Month: March 2015

Pre-contract Bond, Contract or Mechanic’s Lien Claim Waivers Nearing Statutory Extinction in Virginia

Virginia Governor McAuliffe proposed amendments on March 27, 2015 to Senate Bill 891S2 relating to lower tier claim rights, and their waiver.

First, he’s proposed adding a new provision in Title 11, dealing with contracts generally, to add a new code section, Code Section 11-4.1:1, to void pre-waivers of payment bond claims and contract claims executed prior to providing any labor, services, or materials.

Second, he’s proposed a similar pre-provision waiver of mechanic’s lien rights to Code Section 43-3 that further, similarly, voids any such pre-waivers executed prior to providing any labor, services or materials.

Click Here to view the current proposed amendments of the Governor.

Whether there is an intended distinction between the “in advance” and “prior to” language various used, as well as other interpretive aspects to the pre-waiver limitations, such as implications upon other contract payment terms, will remain to be seen if, as expected, the amendments are adopted to law.

Pre-contract Bond, Contract or Mechanic’s Lien Claim Waivers Nearing Statutory Extinction in Virginia

Virginia Governor McAuliffe proposed amendments on March 27, 2015 to Senate Bill 891S2 relating to lower tier claim rights, and their waiver.

First, he’s proposed adding a new provision in Title 11, dealing with contracts generally, to add a new code section, Code Section 11-4.1:1, to void pre-waivers of payment bond claims and contract claims executed prior to providing any labor, services, or materials.

Second, he’s proposed a similar pre-provision waiver of mechanic’s lien rights to Code Section 43-3 that further, similarly, voids any such pre-waivers executed prior to providing any labor, services or materials.

Click Here to view the current proposed amendments of the Governor.

Whether there is an intended distinction between the “in advance” and “prior to” language various used, as well as other interpretive aspects to the pre-waiver limitations, such as implications upon other contract payment terms, will remain to be seen if, as expected, the amendments are adopted to law.

New Executive Actions Relating to U.S. Immigration Law

On November 20, 2014, President Obama announced a series of executive actions to prioritize the deportation of felons rather than families and to modernize and improve immigrant and nonimmigrant visa programs.  The U.S. Citizenship and Immigration Services (USCIS) has indicated that they expect to implement some of these initiatives during the first part of 2015, with others taking longer.  Following is a summary of some of these initiatives:

  1. Expanding the population eligible for the Deferred Action for Childhood Arrivals (DACA) program to people of any current age who entered the United States before the age of 16; have lived in the United States continuously since January 1, 2012; and satisfy all other DACA requirements, including a criminal background check.  It is important to note that DACA does not offer a legal status; it is merely a deferral of deportation, though it possible to obtain temporary work authorization via this type of deferral.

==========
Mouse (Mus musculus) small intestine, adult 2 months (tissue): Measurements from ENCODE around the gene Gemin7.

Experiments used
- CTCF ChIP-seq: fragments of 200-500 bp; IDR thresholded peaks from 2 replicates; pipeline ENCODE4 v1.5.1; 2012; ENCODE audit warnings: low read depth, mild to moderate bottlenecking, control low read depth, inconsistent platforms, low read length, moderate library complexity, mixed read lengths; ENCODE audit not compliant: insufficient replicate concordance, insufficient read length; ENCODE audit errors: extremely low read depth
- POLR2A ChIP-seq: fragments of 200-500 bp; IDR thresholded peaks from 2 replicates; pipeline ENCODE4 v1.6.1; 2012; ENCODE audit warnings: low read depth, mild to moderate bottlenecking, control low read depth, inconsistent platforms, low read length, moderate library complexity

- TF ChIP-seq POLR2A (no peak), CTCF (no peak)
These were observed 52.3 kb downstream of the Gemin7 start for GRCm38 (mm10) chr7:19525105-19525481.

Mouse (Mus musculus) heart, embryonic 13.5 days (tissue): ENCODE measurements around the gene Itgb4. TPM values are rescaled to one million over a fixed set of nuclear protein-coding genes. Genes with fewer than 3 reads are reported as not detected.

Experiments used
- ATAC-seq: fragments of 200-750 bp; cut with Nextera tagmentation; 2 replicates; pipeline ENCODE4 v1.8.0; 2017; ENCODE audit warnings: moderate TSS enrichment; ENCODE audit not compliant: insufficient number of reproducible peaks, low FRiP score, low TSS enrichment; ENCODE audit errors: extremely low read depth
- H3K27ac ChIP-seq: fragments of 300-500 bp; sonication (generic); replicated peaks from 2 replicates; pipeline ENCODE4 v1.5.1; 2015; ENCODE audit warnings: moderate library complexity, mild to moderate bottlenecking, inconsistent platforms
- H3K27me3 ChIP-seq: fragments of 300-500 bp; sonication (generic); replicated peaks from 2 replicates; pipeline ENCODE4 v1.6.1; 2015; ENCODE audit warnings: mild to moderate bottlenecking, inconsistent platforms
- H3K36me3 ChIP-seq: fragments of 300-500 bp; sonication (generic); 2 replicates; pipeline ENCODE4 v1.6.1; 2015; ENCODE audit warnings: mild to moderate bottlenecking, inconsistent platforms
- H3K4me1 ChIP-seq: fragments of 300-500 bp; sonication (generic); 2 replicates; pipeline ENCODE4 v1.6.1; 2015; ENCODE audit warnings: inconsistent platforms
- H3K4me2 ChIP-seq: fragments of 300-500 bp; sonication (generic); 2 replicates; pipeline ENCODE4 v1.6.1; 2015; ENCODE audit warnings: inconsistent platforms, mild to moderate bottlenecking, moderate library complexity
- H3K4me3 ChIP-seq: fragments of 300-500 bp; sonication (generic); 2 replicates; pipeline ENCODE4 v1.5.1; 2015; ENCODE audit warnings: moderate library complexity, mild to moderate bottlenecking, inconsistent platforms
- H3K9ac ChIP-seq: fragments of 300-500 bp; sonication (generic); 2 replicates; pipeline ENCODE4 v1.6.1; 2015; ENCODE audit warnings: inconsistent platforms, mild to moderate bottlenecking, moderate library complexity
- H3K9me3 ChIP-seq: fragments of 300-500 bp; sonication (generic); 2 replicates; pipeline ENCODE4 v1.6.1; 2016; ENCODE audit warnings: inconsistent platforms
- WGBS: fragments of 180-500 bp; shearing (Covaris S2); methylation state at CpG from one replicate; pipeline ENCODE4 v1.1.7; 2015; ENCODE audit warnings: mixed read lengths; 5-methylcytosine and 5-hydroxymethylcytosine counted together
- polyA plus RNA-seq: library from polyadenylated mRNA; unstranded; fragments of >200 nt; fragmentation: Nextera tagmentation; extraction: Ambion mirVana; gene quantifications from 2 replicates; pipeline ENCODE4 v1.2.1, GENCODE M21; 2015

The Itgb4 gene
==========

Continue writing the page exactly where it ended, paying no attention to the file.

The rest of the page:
2. Offering deferred action for parents of U.S. citizens and lawful permanent residents who have lived in the United States continuously since January 1, 2010; had, on November 20, 2014, a son or daughter who is a U.S. citizen or legal permanent resident; and are not an enforcement priority for removal due to national security and public safety threats.
  3. Developing modernized programs to grow the U.S. economy and create jobs.  The primary goals include developing a method of allocating immigrant visas to maximize efficiency and use of all visas available; removing restrictions on natural career progression and general job mobility to provide relief for employment-based immigrants facing lengthy delays; authorizing parole into the United States for eligible inventors, researchers, and entrepreneurs who have been awarded substantial U.S. investor financing or hold the promise of innovation and job creation; and finalizing a rule to provide work authorization to the spouses of H-1B work visa holders who are on the path to lawful permanent resident status.The President has outlined several additional initiatives, though all of the details have not yet been finalized or released.  If you have questions about these programs or their requirements, you should contact the USCIS or an attorney who specializes in immigration law to discuss your individual circumstances.

Fourth Circuit Clarifies Federal False Claims Standards in January 2015 Majority Decision

Authored by attorney Neil Lowenstein

Last month the United States Court of Appeals for the Fourth Circuit (which has Federal Court appellate jurisdiction for Virginia, North Carolina, South Carolina, West Virginia, Maryland and the District of Columbia) clarified a number of aspects of Federal False Claim actions. The case is United States, et al. v. Triple Canopy, Inc., Nos. 13-2190 and 13-2191, decided January 8, 2015, and involves a whistleblower (“qui tam”)claim by an ex-employee of a security contractor, Triple Canopy, respecting Triple Canopy security service contracts with the Federal Government.

The whistleblower, a medic named Omar Badr, claimed that Triple Canopy had knowingly provided non-qualified guards, asked him to falsify related records, and then when he refused falsified them and invoiced for the non-conforming services. The Attorney General elected to intervene and proceed with the action after it was filed by Badr, and then filed an amended complaint alleging additional violations, and bringing several common law claims against Triple Canopy. The district court dismissed the False Claims Act claims and common law claims, as well as the whistleblower’s claims, and the appeal resulted.